How did the ANC strengthen its position after the reverses of the early 1970s

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Difficulties in exile

  • ANC established a number of boards internationally, including in London 
  • ANC activities were concentrated in Zambia and Tanzania 
  • ANC thought it would be good to be placed in African countires near South Africa 
  • MK also moved to Zambia, this was the base for two attempts at major military incursions 
  • The Wankie campaign ocurred through a group of 50 trained MK guerillas that crossed the Zambezi and attempted to creat a route from Zimbabwe to South Africa
  • They were destroyed by Rhodesian government forces
  • The Zambian government became concerned as their country was being used as a base for these organisations
  • Kaunda erged Oliverr Tambo to find new bases, even though they were sympathetic to apartheid. 
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Internal reorganization and external legitimacy

  • Tambo faced major crisis in the ANC 
  • Took personal responsibility for the military failings and sought a route of consensus
  • Tambo resigned in 1969 but immediately got re-elected. After this, there were no longer four seperate congresses that mimicked apartheid racial divisions. 
  • Affirmed the importance of armed struggle but also stressed the importance on political leadership and political unity
  • A group within the ANC beleived it should have just remained African and when they expressed their views publically, they got expelled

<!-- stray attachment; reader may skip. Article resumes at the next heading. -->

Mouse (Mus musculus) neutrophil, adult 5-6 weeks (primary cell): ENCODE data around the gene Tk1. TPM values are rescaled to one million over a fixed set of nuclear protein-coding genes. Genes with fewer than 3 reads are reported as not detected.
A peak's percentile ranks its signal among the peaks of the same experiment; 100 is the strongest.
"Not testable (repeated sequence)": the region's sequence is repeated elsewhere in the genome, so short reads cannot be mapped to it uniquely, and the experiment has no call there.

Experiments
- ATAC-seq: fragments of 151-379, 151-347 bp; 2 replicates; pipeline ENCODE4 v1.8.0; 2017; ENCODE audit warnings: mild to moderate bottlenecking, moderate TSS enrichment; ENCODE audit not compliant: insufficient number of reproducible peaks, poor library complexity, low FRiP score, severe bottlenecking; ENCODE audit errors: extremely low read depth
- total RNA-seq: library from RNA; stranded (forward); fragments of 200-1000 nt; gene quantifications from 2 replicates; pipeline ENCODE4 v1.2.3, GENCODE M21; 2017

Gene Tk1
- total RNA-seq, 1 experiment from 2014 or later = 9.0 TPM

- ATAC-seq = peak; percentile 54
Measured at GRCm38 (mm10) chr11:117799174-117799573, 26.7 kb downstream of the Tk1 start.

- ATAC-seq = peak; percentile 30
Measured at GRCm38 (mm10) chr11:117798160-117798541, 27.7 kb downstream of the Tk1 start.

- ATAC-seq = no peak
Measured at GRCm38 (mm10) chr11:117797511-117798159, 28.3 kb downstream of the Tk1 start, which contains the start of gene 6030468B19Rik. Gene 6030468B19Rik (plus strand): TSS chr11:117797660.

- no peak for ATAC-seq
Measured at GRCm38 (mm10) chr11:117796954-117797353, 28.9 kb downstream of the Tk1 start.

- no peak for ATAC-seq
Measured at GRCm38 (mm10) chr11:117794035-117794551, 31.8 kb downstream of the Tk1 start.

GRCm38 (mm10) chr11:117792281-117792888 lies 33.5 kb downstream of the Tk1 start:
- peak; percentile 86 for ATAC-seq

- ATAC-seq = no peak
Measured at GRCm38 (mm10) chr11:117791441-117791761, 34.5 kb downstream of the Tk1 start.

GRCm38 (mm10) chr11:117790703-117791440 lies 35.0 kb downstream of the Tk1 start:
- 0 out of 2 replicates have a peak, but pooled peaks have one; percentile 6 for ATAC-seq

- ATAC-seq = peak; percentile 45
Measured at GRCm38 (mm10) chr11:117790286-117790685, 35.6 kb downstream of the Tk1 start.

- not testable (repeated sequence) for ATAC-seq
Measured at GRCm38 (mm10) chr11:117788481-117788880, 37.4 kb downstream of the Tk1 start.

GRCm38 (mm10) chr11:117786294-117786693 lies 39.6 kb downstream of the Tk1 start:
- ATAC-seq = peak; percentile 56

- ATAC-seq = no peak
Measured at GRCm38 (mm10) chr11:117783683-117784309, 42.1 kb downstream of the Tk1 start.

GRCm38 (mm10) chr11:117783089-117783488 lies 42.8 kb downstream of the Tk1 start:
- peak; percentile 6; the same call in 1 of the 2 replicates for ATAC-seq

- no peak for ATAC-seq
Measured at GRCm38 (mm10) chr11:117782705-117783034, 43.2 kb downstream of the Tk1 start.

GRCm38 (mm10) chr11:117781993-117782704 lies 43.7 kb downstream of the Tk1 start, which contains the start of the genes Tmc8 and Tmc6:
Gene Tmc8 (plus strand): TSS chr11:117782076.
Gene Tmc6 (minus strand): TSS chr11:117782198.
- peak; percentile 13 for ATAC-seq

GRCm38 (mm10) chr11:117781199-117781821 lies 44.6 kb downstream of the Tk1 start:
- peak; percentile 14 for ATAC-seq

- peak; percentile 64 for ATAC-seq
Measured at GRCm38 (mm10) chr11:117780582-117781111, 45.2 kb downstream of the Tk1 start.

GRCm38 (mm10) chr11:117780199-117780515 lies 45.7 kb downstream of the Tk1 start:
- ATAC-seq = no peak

• Tennyson Makiwane, he was one of the people expelled  
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Oliver Tambo and the ANC

  • ANC was scattered in a lot of places and prone to ideological arguments, making it very difficult for Oliver Tambo. 
  • Tambo held strongly ANC's philosophy of non-racialism and he worked with exiles from all South African communities. 
  • Recognised the value of the multi-racial AAM even though it was independent from the ANC 
  • Valued international solidarity 
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Global anti-apartheid movement and international b

Sporting boycotts

  • 'Stop the Seventy Tour' between 1960 to 1970
  • Target was the South African rugby team tour over Britain and Ireland 
  • There were mass demonstrations and pitch invasions
  • The tour was disrupted however it was not called off. 
  • The 1970 cricket tour to Britain was also cancelled due to these boycotts organised by the AAM
  • Some New Zealand rugby players would have been considered Coloured in South Africa however these players were allowed in the New Zealand rugby tour 
  • But when South Africa went to New Zealand there were only white South Africans. This was cancelled though due to the 'Halt all Racists Tours'
  • 'Glenealgles Agreement- discouraged signatories from playing South Africa
  • Cricket and rugby boycotts upsettened white South Africans
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Global anti-apartheid movement and international b

Economic boycotts 

  • Economic disengagment with South Africa wasn't good for the Conservative Party in the UK. At that time the prime minister Heath has just been elected
  • Britain was still South Africas most important trading partner
  • 1970's - constructive engagement- overseas investors should influence an improvement on wages and conditions for black workers
  • They also believed (the British) that economic growth would revel reveal the weaknesses of apartheid
  • If economy expanded, it would be harder for South African government to control urbanisation
  • Companies would need more skilled black workers- leading the government to realise they had to relax on the race laws
  • AAM opposed this, having the idea that economic engagement would be business as usual enabling foreign companies to make large profits. 
  • Believed comprehensive sanctions, with internal protest could bring South Africa to change its policies. 
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